The Papa Letters, Part 2
In this installment, we find out that my Papa was quite the badass.
Last time, Papa had written about life as the head doctor at Camp Etzel, and to give you some numbers as to what the population was, let’s start with that:
I reached here Sunday, April 29th, about 10:30 AM. There are now 4,303 people here in this German military school, divided as follows: 395 children under 10, 2,228 males and 1,680 females. I have 70 pregnant mothers, 30 nursing mothers.
So he started scrounging whatever he could for his patients:
Today I went into Cologne to AMG (they are in the only building in the center of town still standing) to find out about our water supply here, which comes from that wrecked city. Also to look into the source and quality of the 450 litres of milk they furnish me daily. Also borrowed a flame thrower and a bull dozer to burn and bury sheds and refuse which threaten sanitation.
Oh, just picked up a flamethrower today. You know, no big deal. Also “borrowed” a bulldozer. Like ya do. I like to imagine Papa rode the bulldozer back to the camp while torching things with the flamethrower the whole time. If he didn’t, I bet he wanted to. But he kept on finding more supplies instead of playing with a flamethrower all day like his granddaughter would have.
I came here with practically no supplies, only six pairs of willing hands. I am trying to borrow or steal things. We are now making a 36 bed hospital. I got 72 sheets, 36 pillow slips, and 72 blankets for our use. But do not ask where I got them. Also got some talcum and some white soap for the babies. I have been trying to get a sterilizer and oh so much more! My difficulties are that I can’t get supplies through regular Army channels because Germany is eventually to pay for the entire bill of caring for these camps.
“But do not ask me where I got them” indeed. That’s my Papa, crafty and resourceful at all times. That’s what growing up in the Depression will do to a person. Let’s move on to the stuff I only saw on “MASH”.
Some of our DPs want to run off or loot at the first chance they get for more food. Last night our guards fired into a group of DPs who were killing a local German’s pig and beating his wife. When the DPs would not stop, the guards fired, first over their heads and then into them. When they did stop, they were brought to me at 1 AM, one with a bullet in his right mastoid, through his right chest, his right elbow and in his back. The other was just scratched. I worked from 1 to 2 fixing them up. Both are going to be OK.
The mastoid (I had to look that up) is behind your ear. I get that the soldiers had to stop the DPs from stealing and beating people (although I don’t blame them) but I’m sure Papa didn’t appreciate having to dig bullets out of the people he was trying to help WITHOUT his own guys shooting them.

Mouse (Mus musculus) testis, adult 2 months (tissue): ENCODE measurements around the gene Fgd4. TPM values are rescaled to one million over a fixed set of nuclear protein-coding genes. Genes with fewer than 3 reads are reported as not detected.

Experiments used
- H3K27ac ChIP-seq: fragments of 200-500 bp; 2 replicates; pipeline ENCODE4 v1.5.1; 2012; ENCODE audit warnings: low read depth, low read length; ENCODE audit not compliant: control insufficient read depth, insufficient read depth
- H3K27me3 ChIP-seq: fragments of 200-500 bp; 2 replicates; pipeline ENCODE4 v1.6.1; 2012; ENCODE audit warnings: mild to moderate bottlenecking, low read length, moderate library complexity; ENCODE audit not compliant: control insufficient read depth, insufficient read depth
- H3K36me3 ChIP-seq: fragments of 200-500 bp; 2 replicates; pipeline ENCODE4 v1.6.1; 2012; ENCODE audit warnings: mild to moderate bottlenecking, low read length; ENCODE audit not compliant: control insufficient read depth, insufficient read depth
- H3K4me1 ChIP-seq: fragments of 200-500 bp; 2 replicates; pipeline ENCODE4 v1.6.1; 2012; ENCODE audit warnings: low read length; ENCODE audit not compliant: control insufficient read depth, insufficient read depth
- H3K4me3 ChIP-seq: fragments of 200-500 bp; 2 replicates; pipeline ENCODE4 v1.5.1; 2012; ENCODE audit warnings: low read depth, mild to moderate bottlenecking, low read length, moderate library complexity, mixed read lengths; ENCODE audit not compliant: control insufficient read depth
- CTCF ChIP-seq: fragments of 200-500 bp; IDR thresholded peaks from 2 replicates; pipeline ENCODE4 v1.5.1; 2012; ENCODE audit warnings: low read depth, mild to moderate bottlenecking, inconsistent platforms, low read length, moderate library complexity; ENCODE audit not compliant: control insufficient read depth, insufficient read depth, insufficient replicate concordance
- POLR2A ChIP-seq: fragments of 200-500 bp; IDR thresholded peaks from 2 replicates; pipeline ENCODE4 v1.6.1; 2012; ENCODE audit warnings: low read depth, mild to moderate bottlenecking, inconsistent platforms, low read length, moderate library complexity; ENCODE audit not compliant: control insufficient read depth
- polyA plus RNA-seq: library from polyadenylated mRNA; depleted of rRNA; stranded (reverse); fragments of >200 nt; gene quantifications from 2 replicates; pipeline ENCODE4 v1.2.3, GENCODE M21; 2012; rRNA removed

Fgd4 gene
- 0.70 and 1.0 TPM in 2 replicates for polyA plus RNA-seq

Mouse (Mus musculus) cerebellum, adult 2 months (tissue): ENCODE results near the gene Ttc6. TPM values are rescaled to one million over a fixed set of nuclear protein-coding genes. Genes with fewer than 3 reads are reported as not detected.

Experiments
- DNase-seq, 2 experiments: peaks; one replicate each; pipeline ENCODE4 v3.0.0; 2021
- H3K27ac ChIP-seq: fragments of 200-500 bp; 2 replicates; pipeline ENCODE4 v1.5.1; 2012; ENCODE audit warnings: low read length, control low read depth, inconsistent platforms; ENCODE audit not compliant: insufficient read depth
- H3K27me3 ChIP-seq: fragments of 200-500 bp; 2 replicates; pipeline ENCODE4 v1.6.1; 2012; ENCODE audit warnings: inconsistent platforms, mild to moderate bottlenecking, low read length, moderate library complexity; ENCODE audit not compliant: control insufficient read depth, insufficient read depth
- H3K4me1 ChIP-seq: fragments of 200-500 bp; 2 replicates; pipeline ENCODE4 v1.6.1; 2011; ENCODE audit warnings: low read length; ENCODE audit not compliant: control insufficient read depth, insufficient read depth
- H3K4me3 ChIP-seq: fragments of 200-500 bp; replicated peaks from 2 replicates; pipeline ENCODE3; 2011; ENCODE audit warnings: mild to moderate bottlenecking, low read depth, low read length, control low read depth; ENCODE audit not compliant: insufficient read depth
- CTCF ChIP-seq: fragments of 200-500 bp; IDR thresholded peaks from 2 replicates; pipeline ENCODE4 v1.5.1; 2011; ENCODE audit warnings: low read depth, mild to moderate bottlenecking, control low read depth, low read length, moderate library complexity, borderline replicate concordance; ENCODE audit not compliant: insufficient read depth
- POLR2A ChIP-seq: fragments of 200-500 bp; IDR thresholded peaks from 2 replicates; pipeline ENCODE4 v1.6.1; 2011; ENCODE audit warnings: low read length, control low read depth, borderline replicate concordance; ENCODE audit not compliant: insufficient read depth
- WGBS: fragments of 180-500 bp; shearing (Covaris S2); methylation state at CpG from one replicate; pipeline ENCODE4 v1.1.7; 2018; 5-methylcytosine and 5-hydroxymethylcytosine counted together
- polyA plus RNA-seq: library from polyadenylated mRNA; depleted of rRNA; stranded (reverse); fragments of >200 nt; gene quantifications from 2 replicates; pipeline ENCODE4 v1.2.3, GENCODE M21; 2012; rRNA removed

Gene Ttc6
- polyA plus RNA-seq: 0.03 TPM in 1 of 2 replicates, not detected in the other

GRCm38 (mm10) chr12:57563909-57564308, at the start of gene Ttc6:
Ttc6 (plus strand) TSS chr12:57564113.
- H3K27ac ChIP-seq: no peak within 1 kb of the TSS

There’s this one too:
Managed to get into what used to be Cologne to see the patient I sent there the other night. He is living and doing well. Had another one yesterday. He was walking across a field, working as a farmer on a nearby German place when he stepped on a land mine! He sustained several intercranial wounds from projectiles, which caused a left facial paralysis, had 6 pieces in his left shoulder. Also sent him off to the hospital in Cologne after using the last of my precious tetanus.
Dudes, I had no idea my Papa was Hawkeye Pierce.
But THEN. The plot thickens. Out of nowhere, this letter begins with a change of events:
I am back with my Clearing Company in Bergheim, about half way between Cologne and Juelich. I was relieved of my job at Camp Etzel, the Polish DP Center. I do not know the exact reason for my relief, but I believe it was because I talked too much. I believe I walked on the toes of too many higher-ups and wrote too accurate reports of conditions at the camp.
One day a consolidated report about several of these DP camps fell into my hands and I realized that someone had falsified my report, so I went of of channels and away up the line to one of the highest headquarters and first showed them my weekly reports which I had filed, then this consolidated one. The latter made me feel good, what with its praise for me and my work, but it was far from accurate. I raised a stink about it, told them verbally about conditions at Etzel, told them that I had received no help or cooperation at all from any source except UNRRA (Herbert Lehman in charge), that no one in Army circles had been able to answer even the simplest of my questions.
I knew I was right, that they were wrong, and that they did not give a damn. Rank and grade no longer concern me. I’ll talk up to the highest officer here. I was fired that day with a certain spark of indignation. It was the climax for me of several lesser arguments I had had.
Three days later I was relieved of my post.
That’s right. He went to his higher-ups because someone had been TOO COMPLIMENTARY to him and then he took the opportunity to tell them the real conditions of the camp. The brutal truth and Papa’s strong will was too much for them and they moved him from the camp hospital that he helped build. I can just imagine how brutal that must have been for him. He, of course, was stoic:
could not help feeling terribly sorry for them. They have gone through a great deal of suffering and they were awfully nice to me. As I was loading up my truck with my bags and six men, we had about 50 Poles around us telling us how much they would miss us. The two Polish doctors actually wept as they shook my hand. It was all very touching.
Since leaving them I have thought of that place almost more than I have thought of home. Living there has had a strong emotional influence on me. I never had suspected before what starvation and beatings could do to a man or woman.
I have a few more excerpts, which I’ll put in another post, so Papa can have his own trilogy of blog entries. It’s the least I can do.
Grandmother, Me, and Papa, College Graduation 1999